Indexed on: 25 Jun '13Published on: 25 Jun '13Published in: Journal of Cell Communication and Signaling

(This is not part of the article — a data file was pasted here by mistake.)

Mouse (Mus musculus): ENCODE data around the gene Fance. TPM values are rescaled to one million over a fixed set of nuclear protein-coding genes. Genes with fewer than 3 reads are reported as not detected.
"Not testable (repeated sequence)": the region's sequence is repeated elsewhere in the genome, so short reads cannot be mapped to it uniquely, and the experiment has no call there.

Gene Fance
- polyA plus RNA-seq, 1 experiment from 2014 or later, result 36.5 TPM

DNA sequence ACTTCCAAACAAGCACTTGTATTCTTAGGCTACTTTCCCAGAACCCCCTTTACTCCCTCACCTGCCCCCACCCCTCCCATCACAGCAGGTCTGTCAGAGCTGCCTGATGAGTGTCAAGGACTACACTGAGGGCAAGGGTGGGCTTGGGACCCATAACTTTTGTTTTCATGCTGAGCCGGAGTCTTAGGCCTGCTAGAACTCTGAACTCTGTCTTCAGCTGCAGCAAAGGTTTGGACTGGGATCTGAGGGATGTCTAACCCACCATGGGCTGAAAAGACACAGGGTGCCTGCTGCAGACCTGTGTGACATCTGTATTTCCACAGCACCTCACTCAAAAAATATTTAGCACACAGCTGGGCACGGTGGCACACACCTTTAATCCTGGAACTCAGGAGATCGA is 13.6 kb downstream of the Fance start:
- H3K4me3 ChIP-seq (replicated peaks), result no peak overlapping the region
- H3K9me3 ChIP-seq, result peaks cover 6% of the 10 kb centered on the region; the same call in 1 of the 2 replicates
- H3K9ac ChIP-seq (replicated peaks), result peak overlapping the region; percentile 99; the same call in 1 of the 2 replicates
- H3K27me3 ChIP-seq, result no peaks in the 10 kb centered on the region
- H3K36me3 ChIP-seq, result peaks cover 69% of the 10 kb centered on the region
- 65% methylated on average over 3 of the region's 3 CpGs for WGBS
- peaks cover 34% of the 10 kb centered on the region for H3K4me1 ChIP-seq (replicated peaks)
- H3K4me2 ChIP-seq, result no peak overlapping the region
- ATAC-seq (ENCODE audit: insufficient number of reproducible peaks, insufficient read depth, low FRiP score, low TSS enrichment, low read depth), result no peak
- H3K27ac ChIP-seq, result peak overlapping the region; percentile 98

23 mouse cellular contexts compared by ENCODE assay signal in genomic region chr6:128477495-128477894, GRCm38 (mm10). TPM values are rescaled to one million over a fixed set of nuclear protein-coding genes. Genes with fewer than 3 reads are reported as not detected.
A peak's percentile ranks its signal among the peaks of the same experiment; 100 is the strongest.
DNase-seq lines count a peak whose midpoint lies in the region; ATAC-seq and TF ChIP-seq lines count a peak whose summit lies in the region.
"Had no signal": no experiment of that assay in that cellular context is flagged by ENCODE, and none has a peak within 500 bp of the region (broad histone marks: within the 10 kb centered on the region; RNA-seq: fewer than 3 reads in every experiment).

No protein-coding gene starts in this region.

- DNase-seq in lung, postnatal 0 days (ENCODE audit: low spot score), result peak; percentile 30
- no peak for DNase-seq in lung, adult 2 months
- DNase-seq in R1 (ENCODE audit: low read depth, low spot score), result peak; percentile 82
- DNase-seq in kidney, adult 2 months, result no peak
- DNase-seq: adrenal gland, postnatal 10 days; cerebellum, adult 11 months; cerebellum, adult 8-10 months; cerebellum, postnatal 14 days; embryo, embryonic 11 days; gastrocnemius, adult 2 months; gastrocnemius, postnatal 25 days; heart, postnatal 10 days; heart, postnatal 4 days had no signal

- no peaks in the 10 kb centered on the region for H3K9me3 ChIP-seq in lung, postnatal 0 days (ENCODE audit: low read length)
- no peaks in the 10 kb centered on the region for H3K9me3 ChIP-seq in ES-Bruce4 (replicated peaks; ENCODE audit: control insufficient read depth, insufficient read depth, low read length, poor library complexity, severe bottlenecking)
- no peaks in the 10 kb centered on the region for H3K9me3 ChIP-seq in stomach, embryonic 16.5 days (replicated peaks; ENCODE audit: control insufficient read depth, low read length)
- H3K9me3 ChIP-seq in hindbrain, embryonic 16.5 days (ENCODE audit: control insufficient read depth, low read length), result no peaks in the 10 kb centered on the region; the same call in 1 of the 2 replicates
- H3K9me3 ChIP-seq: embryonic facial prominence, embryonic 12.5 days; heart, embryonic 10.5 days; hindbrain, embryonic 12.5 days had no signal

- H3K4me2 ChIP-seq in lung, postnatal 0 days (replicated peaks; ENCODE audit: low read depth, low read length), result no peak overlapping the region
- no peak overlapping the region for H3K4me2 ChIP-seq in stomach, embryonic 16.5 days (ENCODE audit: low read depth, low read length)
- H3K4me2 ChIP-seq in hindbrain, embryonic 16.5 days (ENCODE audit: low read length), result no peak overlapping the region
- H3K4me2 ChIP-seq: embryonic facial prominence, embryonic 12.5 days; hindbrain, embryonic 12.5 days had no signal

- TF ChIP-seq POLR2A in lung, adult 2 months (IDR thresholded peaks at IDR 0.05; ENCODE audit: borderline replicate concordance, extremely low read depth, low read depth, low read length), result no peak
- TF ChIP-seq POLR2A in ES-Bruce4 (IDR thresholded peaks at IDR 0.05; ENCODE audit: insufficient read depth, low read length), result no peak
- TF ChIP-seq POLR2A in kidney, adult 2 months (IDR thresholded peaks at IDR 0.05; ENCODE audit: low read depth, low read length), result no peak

CCN family member 2 (CCN2), also known as connective tissue growth factor (CTGF), has been suggested to be an endochondral ossification genetic factor that has been termed "ecogenin", because in vitro studies revealed that CCN2 promotes the proliferation and differentiation of growth-plate chondrocytes, osteoblasts, and vascular endothelial cells, all of which play important roles in endochondral ossification. In addition to its action toward these three types of cells, CCN2 was recently found to promote the formation of osteoclasts in vitro, which cells play an important role in the replacement of cartilage by bone during endochondral ossification, thus strengthening the "ecogenin" hypothesis. For confirmation of this hypothesis, transgenic mice over-expressing CCN2 in cartilage were generated. The results proved the hypothesis; i.e., the over-expression of CCN2 in cartilage stimulated the proliferation and differentiation of growth-plate chondrocytes, resulting in the promotion of endochondral ossification. In addition to its "ecogenin" action, CCN2 had earlier been shown to promote the differentiation of various cartilage cells including articular cartilage cells. In accordance with these findings, cartilage-specific overexpression of CCN2 in the transgenic mice was shown to protect against the development of osteoarthritic changes in aging articular cartilage. Thus, CCN2 may also play a role as an anti-aging (chondroprotective) factor, stabilizing articular cartilage. CCN2 also had been shown to promote intramembranous ossification, regenerate cartilage and bone, and induce angiogenesis in vivo. For understanding of the molecular mechanism underlying such multifunctional actions, yeast two-hybrid analysis, protein array analysis, solid-phase binding assay, and surface plasmon resonance (SPR) analysis have been used to search for binding partners of CCN2. ECMs such as fibronectin and aggrecan, growth factors including BMPs and FGF2 and their receptors such as FGFR1 and 2 and RANK, as well as CCN family members themselves, were shown to bind to CCN2. Regarding the interaction of CCN2 with some of them, various binding modules in the CCN2 molecule have been identified. Therefore, the numerous biological actions of CCN2 would depend on what kinds of binding partners and what levels of them are present in the microenvironment of different types of cells, as well as on the state of differentiation of these cells. Through this mechanism, CCN2 would orchestrate various signaling pathways, acting as a signal conductor to promote harmonized skeletal growth and regeneration.